Scarlet Letters

The not-so-private thoughts and rants of Elizabeth Donald, journalist/author and founder of the Literary Underworld.

Saturday, March 15, 2014

Voices in River City

Greetings from Madison, Ind. Well, actually... Carrollton, Ky. It's kinda the same place. But not really.

I was invited to be a guest author at the Madison Author Fair, hosted by the lovely folks at That Book Place in Madison, Ind. I was happy to accept, especially since my good friend Stephen Zimmer was to attend with his crew from Seventh Star Press, and I always prefer events where I know someone. I'm shy.

Right up to departure, however, I was having the biggest trouble finding a place to stay. Madison has a number of chain hotels, all of which were $100 a night or more and I am seriously lacking in hotel points at the moment. There were a couple of independents, which had some fairly negative reviews... and while I am not picky, I do have minimum standards. Safe, clean and no bugs. I've stayed in too many fleatraps where critters rode home with me in my luggage, unsavory gentlemen watched too closely as I entered my outdoor-corridor motel door, and - best of all - that place where the door didn't lock. Yay!

But right across the state line lay Kentucky, which is having an awesome special in its state park lodges: two nights for $90! Can't beat that with a stick. And it was only twenty minutes away! I like state park lodges. The rooms are generally decent, prices are either very good or ridiculous, natural surroundings and usually quite secure.

Um. Except the good folks of Inditucky decided this was a good weekend to tear down the only bridge across the Ohio River.

This had two effects: my drive from Madison to the state park was approximately 55 minutes instead of 20, and the crowds at the book fair were less than half their usual level, according to my compatriots.

No matter. I still had a great time. The volunteers were, I kid you not, the most attentive I've ever seen. I don't think an hour passed without one of them coming by to offer me hot coffee, a bottle of water, snacks from the break room. Sure, most book fairs have volunteers. But this is the first one where I pulled up, opened my trunk to unload the books, and magically FIVE YOUNG PEOPLE appeared as if popping out of a Warner Bros. cartoon to help me unload. They were cheerful, helpful, friendly and honestly seemed interested in books. It's enough to renew your faith.

Sales were... well, let me explain my philosophy. I don't measure the success of an event by the number of books sold. Instead, I measure it by a vague mental ratio of books sold vs. the number of feet past the booth. If only fifty people pass me and I sell 10 books, that means one in five bought. That's pretty good. If 16,000 people pass me and I sell 10 books, that's Dragoncon. (Just kidding, you know I love ya, Atlanta... but please buy books. :))

So in terms of my philosophy, I did just fine. The ratio of books sold vs. feet past the booth started slow, but really picked up toward the end. And I've heard from several other authors at the fair that last year, the weather was awful and you still had to jostle people out of your way. It's the bridge, they said: without that bridge, it's just too hard for Kentucky folk to make it up into Madison and vice versa.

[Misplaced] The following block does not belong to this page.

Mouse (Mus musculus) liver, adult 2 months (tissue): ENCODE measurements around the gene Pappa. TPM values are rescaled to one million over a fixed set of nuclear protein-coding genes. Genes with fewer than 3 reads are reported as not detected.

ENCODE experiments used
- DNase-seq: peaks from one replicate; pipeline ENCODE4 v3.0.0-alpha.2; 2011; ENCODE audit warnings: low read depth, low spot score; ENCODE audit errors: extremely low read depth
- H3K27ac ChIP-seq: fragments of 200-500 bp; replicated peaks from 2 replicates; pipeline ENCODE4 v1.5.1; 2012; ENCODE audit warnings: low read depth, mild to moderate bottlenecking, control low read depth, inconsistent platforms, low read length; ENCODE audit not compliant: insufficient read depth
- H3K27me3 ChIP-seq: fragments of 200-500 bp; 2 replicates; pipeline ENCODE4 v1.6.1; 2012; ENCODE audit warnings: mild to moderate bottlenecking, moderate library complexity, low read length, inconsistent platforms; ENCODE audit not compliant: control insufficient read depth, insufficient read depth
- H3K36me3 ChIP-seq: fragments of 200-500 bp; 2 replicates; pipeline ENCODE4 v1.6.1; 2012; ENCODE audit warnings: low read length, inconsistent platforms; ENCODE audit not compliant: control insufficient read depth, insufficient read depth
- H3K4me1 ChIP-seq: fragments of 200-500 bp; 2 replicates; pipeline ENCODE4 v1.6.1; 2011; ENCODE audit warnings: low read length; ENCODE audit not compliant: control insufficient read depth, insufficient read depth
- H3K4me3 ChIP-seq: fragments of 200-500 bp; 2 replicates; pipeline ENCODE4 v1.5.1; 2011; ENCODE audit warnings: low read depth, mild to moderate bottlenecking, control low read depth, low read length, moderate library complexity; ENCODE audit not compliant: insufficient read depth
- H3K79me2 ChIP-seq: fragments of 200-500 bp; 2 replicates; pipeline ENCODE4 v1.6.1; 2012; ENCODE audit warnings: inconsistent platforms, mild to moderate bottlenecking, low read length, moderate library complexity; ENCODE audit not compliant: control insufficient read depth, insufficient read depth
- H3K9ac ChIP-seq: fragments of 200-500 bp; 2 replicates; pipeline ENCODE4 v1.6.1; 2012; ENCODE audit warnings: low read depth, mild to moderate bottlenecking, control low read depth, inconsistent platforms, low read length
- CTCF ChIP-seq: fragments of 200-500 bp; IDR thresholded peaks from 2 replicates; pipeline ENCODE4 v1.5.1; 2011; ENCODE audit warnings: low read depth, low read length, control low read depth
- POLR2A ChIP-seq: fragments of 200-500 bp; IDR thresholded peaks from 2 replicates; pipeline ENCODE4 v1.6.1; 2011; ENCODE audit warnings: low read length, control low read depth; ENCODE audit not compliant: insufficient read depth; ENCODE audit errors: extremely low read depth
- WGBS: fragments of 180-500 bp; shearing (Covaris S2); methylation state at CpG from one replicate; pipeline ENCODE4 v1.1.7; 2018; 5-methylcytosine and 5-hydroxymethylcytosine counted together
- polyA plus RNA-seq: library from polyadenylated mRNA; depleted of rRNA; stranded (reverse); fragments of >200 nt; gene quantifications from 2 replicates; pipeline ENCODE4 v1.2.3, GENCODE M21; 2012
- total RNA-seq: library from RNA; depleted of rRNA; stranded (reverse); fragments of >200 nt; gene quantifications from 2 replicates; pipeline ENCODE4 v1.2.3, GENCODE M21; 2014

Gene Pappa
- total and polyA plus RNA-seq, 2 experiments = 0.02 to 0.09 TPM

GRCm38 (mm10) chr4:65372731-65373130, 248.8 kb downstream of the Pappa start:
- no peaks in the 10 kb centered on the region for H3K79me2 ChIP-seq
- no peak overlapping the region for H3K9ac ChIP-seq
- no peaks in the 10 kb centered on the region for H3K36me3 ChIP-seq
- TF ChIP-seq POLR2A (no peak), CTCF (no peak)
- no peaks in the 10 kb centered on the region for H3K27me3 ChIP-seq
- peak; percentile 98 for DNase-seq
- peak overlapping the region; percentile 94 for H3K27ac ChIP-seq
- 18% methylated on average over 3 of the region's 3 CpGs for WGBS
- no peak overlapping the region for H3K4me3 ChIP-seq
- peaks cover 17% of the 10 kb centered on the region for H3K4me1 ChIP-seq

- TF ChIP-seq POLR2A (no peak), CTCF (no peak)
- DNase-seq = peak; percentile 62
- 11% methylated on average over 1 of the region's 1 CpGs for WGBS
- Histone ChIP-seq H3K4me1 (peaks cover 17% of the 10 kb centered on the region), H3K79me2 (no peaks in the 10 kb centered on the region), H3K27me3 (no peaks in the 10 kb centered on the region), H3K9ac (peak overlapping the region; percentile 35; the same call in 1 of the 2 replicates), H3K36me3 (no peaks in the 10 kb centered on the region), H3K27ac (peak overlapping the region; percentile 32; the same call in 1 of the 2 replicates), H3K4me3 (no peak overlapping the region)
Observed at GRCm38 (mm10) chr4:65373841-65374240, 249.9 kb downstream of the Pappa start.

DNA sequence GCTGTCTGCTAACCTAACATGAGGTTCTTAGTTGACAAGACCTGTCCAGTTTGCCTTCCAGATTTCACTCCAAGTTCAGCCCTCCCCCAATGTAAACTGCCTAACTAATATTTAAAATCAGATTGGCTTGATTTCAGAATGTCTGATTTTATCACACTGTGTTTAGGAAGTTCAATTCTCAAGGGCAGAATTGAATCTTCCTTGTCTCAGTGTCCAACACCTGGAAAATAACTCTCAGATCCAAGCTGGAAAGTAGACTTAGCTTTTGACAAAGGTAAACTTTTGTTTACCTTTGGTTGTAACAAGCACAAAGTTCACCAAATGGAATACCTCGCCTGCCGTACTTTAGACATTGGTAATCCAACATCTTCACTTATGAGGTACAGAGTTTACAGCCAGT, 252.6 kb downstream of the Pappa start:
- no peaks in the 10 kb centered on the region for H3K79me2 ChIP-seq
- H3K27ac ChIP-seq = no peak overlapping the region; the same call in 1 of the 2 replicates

Still, conversation was pleasant and the company was marvelous. The bookstore was more than hospitable (they gave us cake!) and only one customer ran away from my booth declaring I was a "scary lady." (I'm harmless!) Sadly, I had to turn away a customer: a boy no older than ten wanted to buy Nocturne. I told him it was unfortunately an adults-only book. He was quite disappointed.

(Side note: I don't sell my rougher stuff to kids unless there is a parent present and that parent has been apprised of the content of my work. Some of the vampire and zombie shit is not the kind of thing I'd like the Boy to read until maybe last year, and there's one or two things I've written I still wouldn't let him read. Each parent has the right to decide for his or her own kid, but some kids hear "vampires" and think Twilight. Uh, not exactly, kiddos.)

And now I am happily ensconced in my lodge room again. Last night it was a pleasant surprise: while it is unfortunately in the outdoor wing (and of course in the creepy dark unlit far end, thanksalot), it's a lovely oak-paneled room with vaulted ceiling, comfy bed and a balcony. Couldn't ask for more, especially at this price. It was blissfully silent and peaceful.... last night.

Tonight, there's a wedding. The musicians were packing up when I came back after the post-fair dinner with... just about everyone who worked the show. There were guys in disheveled tuxedos and older couples in churchy clothes wandering about. And that's fine... except now I have neighbors in my creepy unlit wing.

They're not yelling or fighting. They're not playing music. I don't even think they're raising their voices. But I can hear. every. word. they. say. Not clearly, not enough to follow the conversation beyond every fifth word. But enough.

It's all right. After last night's marathon drive, four hours of sleep, all day being Author Woman and dinner with the gang, I'm beat. There is no brain for writing. Well, except for long, rambling blog posts. Tomorrow I'll sleep in, and maybe get a little writing time before hitting the road back home.

I hear they've been cleaning.

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